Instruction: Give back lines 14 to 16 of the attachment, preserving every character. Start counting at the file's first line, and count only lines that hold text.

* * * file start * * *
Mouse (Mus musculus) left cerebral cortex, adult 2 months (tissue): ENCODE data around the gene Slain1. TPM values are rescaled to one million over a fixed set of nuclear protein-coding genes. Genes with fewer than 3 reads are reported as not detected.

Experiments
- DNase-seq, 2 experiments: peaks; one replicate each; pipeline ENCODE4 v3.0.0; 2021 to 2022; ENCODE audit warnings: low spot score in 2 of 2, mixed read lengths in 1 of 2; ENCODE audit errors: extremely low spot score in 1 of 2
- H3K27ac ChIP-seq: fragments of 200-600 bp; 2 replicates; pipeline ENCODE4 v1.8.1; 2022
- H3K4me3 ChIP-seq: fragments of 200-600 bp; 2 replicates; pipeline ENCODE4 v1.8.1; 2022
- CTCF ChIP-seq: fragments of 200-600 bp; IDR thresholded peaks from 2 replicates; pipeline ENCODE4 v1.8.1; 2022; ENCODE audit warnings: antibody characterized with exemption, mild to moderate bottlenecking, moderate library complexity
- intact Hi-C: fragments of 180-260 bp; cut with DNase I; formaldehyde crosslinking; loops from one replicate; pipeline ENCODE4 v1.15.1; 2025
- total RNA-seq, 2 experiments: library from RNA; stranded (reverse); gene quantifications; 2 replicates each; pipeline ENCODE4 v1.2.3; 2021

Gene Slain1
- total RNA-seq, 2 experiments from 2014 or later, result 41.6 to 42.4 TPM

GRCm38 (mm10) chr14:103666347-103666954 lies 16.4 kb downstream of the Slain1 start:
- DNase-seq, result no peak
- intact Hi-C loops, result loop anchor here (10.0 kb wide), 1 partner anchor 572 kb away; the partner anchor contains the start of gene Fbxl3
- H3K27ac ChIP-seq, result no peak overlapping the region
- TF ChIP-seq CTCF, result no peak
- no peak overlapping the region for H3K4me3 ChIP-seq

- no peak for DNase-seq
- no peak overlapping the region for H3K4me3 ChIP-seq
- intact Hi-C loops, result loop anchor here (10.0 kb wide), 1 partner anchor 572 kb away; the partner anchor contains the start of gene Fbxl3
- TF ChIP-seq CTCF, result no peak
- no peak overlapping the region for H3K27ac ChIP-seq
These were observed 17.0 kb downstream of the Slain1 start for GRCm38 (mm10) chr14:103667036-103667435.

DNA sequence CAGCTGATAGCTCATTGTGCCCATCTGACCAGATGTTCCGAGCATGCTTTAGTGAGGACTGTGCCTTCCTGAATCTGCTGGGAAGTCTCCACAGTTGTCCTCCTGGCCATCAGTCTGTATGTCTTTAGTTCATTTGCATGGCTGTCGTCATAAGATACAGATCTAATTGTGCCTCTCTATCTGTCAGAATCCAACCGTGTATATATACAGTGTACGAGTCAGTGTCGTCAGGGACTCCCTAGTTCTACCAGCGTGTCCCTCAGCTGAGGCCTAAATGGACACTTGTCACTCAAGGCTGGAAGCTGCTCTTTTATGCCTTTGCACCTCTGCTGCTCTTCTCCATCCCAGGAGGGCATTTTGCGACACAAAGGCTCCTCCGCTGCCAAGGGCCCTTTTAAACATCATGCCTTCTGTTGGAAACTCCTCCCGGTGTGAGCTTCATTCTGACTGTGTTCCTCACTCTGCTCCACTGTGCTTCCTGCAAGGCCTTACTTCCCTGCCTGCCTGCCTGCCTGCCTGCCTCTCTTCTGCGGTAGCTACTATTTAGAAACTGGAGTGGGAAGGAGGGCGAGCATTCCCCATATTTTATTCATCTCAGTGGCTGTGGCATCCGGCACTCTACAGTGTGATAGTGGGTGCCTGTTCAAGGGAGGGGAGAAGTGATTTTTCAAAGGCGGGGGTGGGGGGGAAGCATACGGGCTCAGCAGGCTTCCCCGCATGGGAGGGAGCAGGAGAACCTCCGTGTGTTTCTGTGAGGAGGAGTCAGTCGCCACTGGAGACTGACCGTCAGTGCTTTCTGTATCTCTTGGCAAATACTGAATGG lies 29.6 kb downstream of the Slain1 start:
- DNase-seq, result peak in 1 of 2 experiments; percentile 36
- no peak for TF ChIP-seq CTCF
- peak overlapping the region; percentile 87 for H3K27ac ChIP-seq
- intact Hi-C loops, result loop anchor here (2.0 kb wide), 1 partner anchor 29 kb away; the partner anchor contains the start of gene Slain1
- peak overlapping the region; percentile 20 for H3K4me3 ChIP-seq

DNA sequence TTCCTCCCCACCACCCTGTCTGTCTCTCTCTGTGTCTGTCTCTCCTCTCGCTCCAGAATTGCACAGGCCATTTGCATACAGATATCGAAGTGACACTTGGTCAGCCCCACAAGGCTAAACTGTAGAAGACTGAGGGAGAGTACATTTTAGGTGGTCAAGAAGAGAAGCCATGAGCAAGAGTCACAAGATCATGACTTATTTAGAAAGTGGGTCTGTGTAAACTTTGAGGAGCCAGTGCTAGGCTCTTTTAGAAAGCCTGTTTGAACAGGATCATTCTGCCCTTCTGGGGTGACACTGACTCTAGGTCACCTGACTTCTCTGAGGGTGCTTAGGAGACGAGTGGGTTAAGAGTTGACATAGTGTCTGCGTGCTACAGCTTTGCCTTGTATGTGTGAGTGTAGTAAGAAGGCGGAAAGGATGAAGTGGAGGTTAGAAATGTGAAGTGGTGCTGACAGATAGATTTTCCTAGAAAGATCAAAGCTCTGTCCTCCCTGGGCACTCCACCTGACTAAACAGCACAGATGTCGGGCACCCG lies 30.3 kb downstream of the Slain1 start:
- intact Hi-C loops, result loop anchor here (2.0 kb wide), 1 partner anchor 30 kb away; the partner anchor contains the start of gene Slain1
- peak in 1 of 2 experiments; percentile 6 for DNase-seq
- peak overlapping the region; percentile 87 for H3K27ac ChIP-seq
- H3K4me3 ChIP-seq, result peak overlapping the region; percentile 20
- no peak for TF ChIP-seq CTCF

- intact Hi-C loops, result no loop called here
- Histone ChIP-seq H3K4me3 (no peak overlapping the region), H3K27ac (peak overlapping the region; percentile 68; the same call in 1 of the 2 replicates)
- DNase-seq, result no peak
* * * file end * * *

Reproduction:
- H3K27ac ChIP-seq, result no peak overlapping the region
- TF ChIP-seq CTCF, result no peak
- no peak overlapping the region for H3K4me3 ChIP-seq